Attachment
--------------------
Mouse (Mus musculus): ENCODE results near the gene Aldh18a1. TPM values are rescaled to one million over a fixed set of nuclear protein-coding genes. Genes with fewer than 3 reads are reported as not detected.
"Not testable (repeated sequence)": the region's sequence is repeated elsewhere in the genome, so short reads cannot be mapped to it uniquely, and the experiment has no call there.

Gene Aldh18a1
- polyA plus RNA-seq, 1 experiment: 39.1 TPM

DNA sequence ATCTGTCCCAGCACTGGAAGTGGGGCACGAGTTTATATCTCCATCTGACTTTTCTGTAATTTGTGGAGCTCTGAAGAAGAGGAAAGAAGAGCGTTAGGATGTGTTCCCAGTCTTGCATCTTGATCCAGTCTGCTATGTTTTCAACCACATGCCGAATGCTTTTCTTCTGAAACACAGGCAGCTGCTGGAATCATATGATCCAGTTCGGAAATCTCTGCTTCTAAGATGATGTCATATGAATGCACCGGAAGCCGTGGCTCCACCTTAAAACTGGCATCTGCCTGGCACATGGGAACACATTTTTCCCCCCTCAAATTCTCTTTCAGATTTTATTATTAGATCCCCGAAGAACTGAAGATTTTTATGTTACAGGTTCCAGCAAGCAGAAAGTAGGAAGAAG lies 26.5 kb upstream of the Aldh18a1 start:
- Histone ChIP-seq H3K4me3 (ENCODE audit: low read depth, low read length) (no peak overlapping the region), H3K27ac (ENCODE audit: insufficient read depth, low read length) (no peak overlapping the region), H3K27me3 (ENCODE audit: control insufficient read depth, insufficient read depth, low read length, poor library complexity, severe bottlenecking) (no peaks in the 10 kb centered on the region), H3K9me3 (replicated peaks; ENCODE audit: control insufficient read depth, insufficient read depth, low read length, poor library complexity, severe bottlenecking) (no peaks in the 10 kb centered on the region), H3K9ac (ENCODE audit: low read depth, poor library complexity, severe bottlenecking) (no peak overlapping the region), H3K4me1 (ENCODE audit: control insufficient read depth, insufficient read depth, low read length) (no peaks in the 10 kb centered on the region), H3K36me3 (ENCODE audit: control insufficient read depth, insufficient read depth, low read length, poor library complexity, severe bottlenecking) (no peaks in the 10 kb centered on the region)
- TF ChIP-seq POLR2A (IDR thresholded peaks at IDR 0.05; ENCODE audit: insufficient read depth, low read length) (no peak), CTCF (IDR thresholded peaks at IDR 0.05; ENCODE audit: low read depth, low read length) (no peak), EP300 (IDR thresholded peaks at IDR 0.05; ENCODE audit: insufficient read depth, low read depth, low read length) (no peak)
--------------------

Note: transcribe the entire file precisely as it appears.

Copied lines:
Mouse (Mus musculus): ENCODE results near the gene Aldh18a1. TPM values are rescaled to one million over a fixed set of nuclear protein-coding genes. Genes with fewer than 3 reads are reported as not detected.
"Not testable (repeated sequence)": the region's sequence is repeated elsewhere in the genome, so short reads cannot be mapped to it uniquely, and the experiment has no call there.

Gene Aldh18a1
- polyA plus RNA-seq, 1 experiment: 39.1 TPM

DNA sequence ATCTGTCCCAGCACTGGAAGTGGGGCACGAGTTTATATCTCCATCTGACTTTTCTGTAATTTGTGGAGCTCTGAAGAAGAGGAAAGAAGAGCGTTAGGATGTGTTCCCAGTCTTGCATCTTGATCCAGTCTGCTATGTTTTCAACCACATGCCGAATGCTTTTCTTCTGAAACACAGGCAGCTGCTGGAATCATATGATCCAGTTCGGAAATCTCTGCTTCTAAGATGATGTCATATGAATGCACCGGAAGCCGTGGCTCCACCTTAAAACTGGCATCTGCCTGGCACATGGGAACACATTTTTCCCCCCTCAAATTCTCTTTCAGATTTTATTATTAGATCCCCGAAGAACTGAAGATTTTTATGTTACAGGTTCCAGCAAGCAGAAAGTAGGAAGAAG lies 26.5 kb upstream of the Aldh18a1 start:
- Histone ChIP-seq H3K4me3 (ENCODE audit: low read depth, low read length) (no peak overlapping the region), H3K27ac (ENCODE audit: insufficient read depth, low read length) (no peak overlapping the region), H3K27me3 (ENCODE audit: control insufficient read depth, insufficient read depth, low read length, poor library complexity, severe bottlenecking) (no peaks in the 10 kb centered on the region), H3K9me3 (replicated peaks; ENCODE audit: control insufficient read depth, insufficient read depth, low read length, poor library complexity, severe bottlenecking) (no peaks in the 10 kb centered on the region), H3K9ac (ENCODE audit: low read depth, poor library complexity, severe bottlenecking) (no peak overlapping the region), H3K4me1 (ENCODE audit: control insufficient read depth, insufficient read depth, low read length) (no peaks in the 10 kb centered on the region), H3K36me3 (ENCODE audit: control insufficient read depth, insufficient read depth, low read length, poor library complexity, severe bottlenecking) (no peaks in the 10 kb centered on the region)
- TF ChIP-seq POLR2A (IDR thresholded peaks at IDR 0.05; ENCODE audit: insufficient read depth, low read length) (no peak), CTCF (IDR thresholded peaks at IDR 0.05; ENCODE audit: low read depth, low read length) (no peak), EP300 (IDR thresholded peaks at IDR 0.05; ENCODE audit: insufficient read depth, low read depth, low read length) (no peak)